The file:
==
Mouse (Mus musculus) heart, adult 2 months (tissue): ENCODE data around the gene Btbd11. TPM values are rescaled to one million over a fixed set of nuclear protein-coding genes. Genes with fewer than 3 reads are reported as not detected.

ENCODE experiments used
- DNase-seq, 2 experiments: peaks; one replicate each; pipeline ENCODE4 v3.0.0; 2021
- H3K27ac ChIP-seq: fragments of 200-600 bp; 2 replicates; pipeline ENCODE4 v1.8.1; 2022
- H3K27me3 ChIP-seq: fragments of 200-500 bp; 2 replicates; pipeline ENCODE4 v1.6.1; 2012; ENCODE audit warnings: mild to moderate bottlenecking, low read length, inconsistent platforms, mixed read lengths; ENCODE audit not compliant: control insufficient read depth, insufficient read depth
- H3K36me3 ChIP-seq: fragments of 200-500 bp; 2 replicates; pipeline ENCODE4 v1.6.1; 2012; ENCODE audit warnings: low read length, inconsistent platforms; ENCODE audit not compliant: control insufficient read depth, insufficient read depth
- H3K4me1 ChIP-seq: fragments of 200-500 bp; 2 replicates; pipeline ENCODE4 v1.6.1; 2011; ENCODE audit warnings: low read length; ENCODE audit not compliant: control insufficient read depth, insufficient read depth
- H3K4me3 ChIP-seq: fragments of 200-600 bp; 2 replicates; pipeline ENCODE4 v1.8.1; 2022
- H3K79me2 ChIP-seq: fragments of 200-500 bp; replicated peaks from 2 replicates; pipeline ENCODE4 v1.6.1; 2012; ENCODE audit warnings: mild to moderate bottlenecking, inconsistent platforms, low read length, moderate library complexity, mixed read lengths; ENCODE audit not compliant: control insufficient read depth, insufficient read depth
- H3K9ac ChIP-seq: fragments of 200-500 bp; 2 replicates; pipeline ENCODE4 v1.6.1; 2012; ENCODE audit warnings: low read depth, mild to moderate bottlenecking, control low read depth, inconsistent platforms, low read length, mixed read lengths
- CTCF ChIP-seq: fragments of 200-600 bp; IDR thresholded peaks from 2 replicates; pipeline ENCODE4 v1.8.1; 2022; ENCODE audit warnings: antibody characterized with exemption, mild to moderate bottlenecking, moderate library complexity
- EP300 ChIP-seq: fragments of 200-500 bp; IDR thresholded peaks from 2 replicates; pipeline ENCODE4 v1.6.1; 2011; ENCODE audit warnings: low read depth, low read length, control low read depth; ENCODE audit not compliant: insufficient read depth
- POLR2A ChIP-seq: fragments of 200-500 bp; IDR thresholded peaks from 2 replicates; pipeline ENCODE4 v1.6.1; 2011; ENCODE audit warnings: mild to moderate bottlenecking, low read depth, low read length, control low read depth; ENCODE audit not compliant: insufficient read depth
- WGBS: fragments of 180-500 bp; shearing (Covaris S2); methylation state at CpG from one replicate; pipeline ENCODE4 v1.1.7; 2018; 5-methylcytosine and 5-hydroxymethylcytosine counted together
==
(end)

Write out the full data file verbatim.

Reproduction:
Mouse (Mus musculus) heart, adult 2 months (tissue): ENCODE data around the gene Btbd11. TPM values are rescaled to one million over a fixed set of nuclear protein-coding genes. Genes with fewer than 3 reads are reported as not detected.

ENCODE experiments used
- DNase-seq, 2 experiments: peaks; one replicate each; pipeline ENCODE4 v3.0.0; 2021
- H3K27ac ChIP-seq: fragments of 200-600 bp; 2 replicates; pipeline ENCODE4 v1.8.1; 2022
- H3K27me3 ChIP-seq: fragments of 200-500 bp; 2 replicates; pipeline ENCODE4 v1.6.1; 2012; ENCODE audit warnings: mild to moderate bottlenecking, low read length, inconsistent platforms, mixed read lengths; ENCODE audit not compliant: control insufficient read depth, insufficient read depth
- H3K36me3 ChIP-seq: fragments of 200-500 bp; 2 replicates; pipeline ENCODE4 v1.6.1; 2012; ENCODE audit warnings: low read length, inconsistent platforms; ENCODE audit not compliant: control insufficient read depth, insufficient read depth
- H3K4me1 ChIP-seq: fragments of 200-500 bp; 2 replicates; pipeline ENCODE4 v1.6.1; 2011; ENCODE audit warnings: low read length; ENCODE audit not compliant: control insufficient read depth, insufficient read depth
- H3K4me3 ChIP-seq: fragments of 200-600 bp; 2 replicates; pipeline ENCODE4 v1.8.1; 2022
- H3K79me2 ChIP-seq: fragments of 200-500 bp; replicated peaks from 2 replicates; pipeline ENCODE4 v1.6.1; 2012; ENCODE audit warnings: mild to moderate bottlenecking, inconsistent platforms, low read length, moderate library complexity, mixed read lengths; ENCODE audit not compliant: control insufficient read depth, insufficient read depth
- H3K9ac ChIP-seq: fragments of 200-500 bp; 2 replicates; pipeline ENCODE4 v1.6.1; 2012; ENCODE audit warnings: low read depth, mild to moderate bottlenecking, control low read depth, inconsistent platforms, low read length, mixed read lengths
- CTCF ChIP-seq: fragments of 200-600 bp; IDR thresholded peaks from 2 replicates; pipeline ENCODE4 v1.8.1; 2022; ENCODE audit warnings: antibody characterized with exemption, mild to moderate bottlenecking, moderate library complexity
- EP300 ChIP-seq: fragments of 200-500 bp; IDR thresholded peaks from 2 replicates; pipeline ENCODE4 v1.6.1; 2011; ENCODE audit warnings: low read depth, low read length, control low read depth; ENCODE audit not compliant: insufficient read depth
- POLR2A ChIP-seq: fragments of 200-500 bp; IDR thresholded peaks from 2 replicates; pipeline ENCODE4 v1.6.1; 2011; ENCODE audit warnings: mild to moderate bottlenecking, low read depth, low read length, control low read depth; ENCODE audit not compliant: insufficient read depth
- WGBS: fragments of 180-500 bp; shearing (Covaris S2); methylation state at CpG from one replicate; pipeline ENCODE4 v1.1.7; 2018; 5-methylcytosine and 5-hydroxymethylcytosine counted together